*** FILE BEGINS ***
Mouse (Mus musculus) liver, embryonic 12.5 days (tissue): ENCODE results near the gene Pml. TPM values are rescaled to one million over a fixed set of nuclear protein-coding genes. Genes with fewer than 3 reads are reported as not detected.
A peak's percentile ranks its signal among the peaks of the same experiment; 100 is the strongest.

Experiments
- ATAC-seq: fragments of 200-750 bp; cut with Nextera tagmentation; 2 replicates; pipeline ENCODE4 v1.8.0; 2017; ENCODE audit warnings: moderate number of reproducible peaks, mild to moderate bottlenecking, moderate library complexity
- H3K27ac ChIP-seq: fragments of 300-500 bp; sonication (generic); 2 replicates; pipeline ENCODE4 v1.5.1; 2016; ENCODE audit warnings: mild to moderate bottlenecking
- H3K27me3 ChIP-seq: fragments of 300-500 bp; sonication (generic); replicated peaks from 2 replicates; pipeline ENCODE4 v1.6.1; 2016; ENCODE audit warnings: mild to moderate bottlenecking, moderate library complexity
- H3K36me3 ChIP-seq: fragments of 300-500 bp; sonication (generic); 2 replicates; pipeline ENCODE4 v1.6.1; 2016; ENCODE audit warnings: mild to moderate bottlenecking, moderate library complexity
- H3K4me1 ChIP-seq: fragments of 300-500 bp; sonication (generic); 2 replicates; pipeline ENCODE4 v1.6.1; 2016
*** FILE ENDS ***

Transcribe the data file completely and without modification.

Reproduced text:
Mouse (Mus musculus) liver, embryonic 12.5 days (tissue): ENCODE results near the gene Pml. TPM values are rescaled to one million over a fixed set of nuclear protein-coding genes. Genes with fewer than 3 reads are reported as not detected.
A peak's percentile ranks its signal among the peaks of the same experiment; 100 is the strongest.

Experiments
- ATAC-seq: fragments of 200-750 bp; cut with Nextera tagmentation; 2 replicates; pipeline ENCODE4 v1.8.0; 2017; ENCODE audit warnings: moderate number of reproducible peaks, mild to moderate bottlenecking, moderate library complexity
- H3K27ac ChIP-seq: fragments of 300-500 bp; sonication (generic); 2 replicates; pipeline ENCODE4 v1.5.1; 2016; ENCODE audit warnings: mild to moderate bottlenecking
- H3K27me3 ChIP-seq: fragments of 300-500 bp; sonication (generic); replicated peaks from 2 replicates; pipeline ENCODE4 v1.6.1; 2016; ENCODE audit warnings: mild to moderate bottlenecking, moderate library complexity
- H3K36me3 ChIP-seq: fragments of 300-500 bp; sonication (generic); 2 replicates; pipeline ENCODE4 v1.6.1; 2016; ENCODE audit warnings: mild to moderate bottlenecking, moderate library complexity
- H3K4me1 ChIP-seq: fragments of 300-500 bp; sonication (generic); 2 replicates; pipeline ENCODE4 v1.6.1; 2016